Thirteen French soldiers have been killed in a helicopter collision during an operation against jihadists in Mali, the French president’s office says.
President Emmanuel Macron expressed “deep sadness” over the biggest single loss of life for the French military since the 1980s.
An investigation has begun into how the two helicopters hit each other.
Thousands of French troops have been deployed in Mali since 2013 after militants overran parts of the north.
Mali’s army has since recaptured the territory but insecurity continues and the violence has spread to neighbouring countries.
France now has 4,500 troops deployed to support the forces of Mali, Mauritania, Niger, Burkina Faso and Chad against the jihadists.
French Defence Minister Florence Parly vowed that her country would not turn its back on the fight against terrorism after the deadly collision.
“We fight alongside our partners and brothers-in-arms from Mali, Niger and Burkina Faso to together give these countries the peace and stability to which their people aspire,” she said.
What do we know about the collision?
It happened in darkness around 19:40 local time (also GMT) on Monday near the borders of Burkina Faso and Niger where the aircraft were reinforcing ground troops who were pursuing militants, the French military says.
A Tiger attack helicopter hit a Cougar military transport mid-air as it manoeuvred to engage the militants, who were fleeing on motorbikes and in pick-up trucks.
The two aircraft crashed not far from each other, killing everyone on board including six commandos and an officer.
Among the dead is the son of French Senator Jean-Marie Bockel, Pierre, who was a lieutenant.
How big a blow is this for France?
“These 13 heroes had only one goal: to protect us,” President Macron wrote in a tweet. “I bow my head to their loved ones and comrades.”
A minute’s silence was observed at the National Assembly in Paris.
Condolences were sent to President Macron from his Malian counterpart Ibrahim Boubacar Keita and Burkina Faso’s President Roch Marc Christian Kabore.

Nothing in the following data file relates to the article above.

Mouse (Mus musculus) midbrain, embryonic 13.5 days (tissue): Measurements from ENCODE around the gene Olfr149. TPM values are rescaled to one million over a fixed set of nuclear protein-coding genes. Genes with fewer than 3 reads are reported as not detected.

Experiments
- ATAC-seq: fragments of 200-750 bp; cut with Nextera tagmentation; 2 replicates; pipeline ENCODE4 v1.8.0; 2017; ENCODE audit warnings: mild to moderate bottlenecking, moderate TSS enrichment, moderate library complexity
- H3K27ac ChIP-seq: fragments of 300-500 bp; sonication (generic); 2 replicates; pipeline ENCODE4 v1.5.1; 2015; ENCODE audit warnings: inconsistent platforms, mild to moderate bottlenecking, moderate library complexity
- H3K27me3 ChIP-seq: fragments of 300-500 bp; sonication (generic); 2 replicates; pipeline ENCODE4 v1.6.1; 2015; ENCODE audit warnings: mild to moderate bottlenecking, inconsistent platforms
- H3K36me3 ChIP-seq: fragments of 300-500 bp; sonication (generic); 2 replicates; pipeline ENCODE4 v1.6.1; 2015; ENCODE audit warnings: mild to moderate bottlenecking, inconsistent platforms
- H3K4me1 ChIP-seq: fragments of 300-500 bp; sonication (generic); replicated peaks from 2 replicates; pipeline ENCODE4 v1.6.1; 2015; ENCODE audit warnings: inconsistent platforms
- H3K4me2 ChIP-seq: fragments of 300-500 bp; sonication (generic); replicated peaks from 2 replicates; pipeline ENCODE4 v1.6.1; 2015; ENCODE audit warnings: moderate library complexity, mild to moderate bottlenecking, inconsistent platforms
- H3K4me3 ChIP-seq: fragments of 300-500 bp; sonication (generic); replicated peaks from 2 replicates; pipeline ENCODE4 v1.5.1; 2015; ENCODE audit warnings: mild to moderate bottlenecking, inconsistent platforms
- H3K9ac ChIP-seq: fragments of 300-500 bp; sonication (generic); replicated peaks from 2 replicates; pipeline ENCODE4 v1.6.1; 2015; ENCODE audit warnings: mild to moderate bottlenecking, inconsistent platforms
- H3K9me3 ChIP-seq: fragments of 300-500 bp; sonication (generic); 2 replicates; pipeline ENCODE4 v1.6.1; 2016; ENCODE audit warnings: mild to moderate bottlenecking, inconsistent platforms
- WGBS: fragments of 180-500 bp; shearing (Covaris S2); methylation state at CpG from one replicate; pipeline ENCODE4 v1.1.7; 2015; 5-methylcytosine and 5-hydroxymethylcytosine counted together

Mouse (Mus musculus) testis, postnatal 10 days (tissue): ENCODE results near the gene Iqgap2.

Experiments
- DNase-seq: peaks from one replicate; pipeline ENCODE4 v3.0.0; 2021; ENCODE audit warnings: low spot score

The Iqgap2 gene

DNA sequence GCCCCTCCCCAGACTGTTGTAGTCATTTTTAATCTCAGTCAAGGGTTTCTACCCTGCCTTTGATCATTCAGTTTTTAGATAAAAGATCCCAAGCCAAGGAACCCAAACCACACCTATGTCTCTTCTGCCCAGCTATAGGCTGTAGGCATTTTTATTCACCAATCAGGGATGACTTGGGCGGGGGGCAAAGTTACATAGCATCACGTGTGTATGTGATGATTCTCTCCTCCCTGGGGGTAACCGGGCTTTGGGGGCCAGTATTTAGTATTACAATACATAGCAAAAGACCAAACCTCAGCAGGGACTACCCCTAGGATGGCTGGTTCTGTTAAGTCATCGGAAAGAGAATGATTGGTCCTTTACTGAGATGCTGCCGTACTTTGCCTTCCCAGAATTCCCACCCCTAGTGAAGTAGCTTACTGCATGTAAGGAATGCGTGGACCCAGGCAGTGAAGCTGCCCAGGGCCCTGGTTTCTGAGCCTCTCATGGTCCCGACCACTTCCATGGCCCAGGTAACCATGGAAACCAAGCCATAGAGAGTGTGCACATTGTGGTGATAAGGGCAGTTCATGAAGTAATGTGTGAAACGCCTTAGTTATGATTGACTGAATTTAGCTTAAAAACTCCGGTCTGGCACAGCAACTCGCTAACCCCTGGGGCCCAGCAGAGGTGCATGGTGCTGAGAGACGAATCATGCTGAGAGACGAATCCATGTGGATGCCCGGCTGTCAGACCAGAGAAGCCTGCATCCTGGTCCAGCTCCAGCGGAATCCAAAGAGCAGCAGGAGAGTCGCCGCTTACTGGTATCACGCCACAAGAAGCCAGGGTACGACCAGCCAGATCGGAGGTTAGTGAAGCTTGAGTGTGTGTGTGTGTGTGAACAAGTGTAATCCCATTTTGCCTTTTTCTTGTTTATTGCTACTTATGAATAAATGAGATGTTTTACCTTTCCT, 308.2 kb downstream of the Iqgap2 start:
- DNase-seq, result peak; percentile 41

“The loss is heavy but the peoples of the Sahel share your bereavement,” President Keita said.
It is the heaviest toll in a single incident since 1986 when a French sea surveillance plane crashed into a mountain in northern Djibouti with the loss of 19 soldiers.
In total, 41 French soldiers have been killed in Mali since the country first intervened.
An officer, Brig Ronan Pointeau, was killed earlier this month after an explosive device detonated near his vehicle.
The brunt of the violence though is faced by local forces and civilians. An attack on a northern military post this month left 53 Malian troops dead.
Who are the militants?
Both the Islamic State (IS) group and a branch of al-Qaeda called Jamaat Nusrat al-Islam wal-Muslimin (JNIM) are active in the region.
Under the name of its so-called West Africa Province, IS operates in Mali, Nigeria, Niger and Burkina Faso.
It claimed major attacks on the Malian army this month as well as several small-scale attacks on French forces in Mali and Niger.
JNIM, which operates mainly in Mali but also Burkina Faso, has claimed attacks on UN, French and Malian forces but singles out France as its main enemy.
French mission grinds to a halt
The helicopter accident that has killed 13 of its soldiers is more bad news for France from a combat mission already beset with questions over its efficacy and purpose.
After initial successes in suppressing Islamist rebels in northern Mali in 2013, the French deployment was extended into a regional mandate under the operational name Barkhane.
But recent months have seen a resurgence of groups linked to Islamic State and al-Qaeda, with the focus of their activity shifting to the centre-east of Mali and the area bordering Niger and Burkina Faso.
Writing recently in Le Monde, a former defence co-ordinator at the French foreign ministry warned Operation Barkhane was “in an impasse”.
“On the ground the facts are plain. The rise in strength of the jihadists is a reality we can no longer deny. It is they who have the initiative,” wrote Bruno Clément-Bollée.
“In the Sahel, France has a lot to be worried about… We seem to have no idea how to get out of the quagmire.”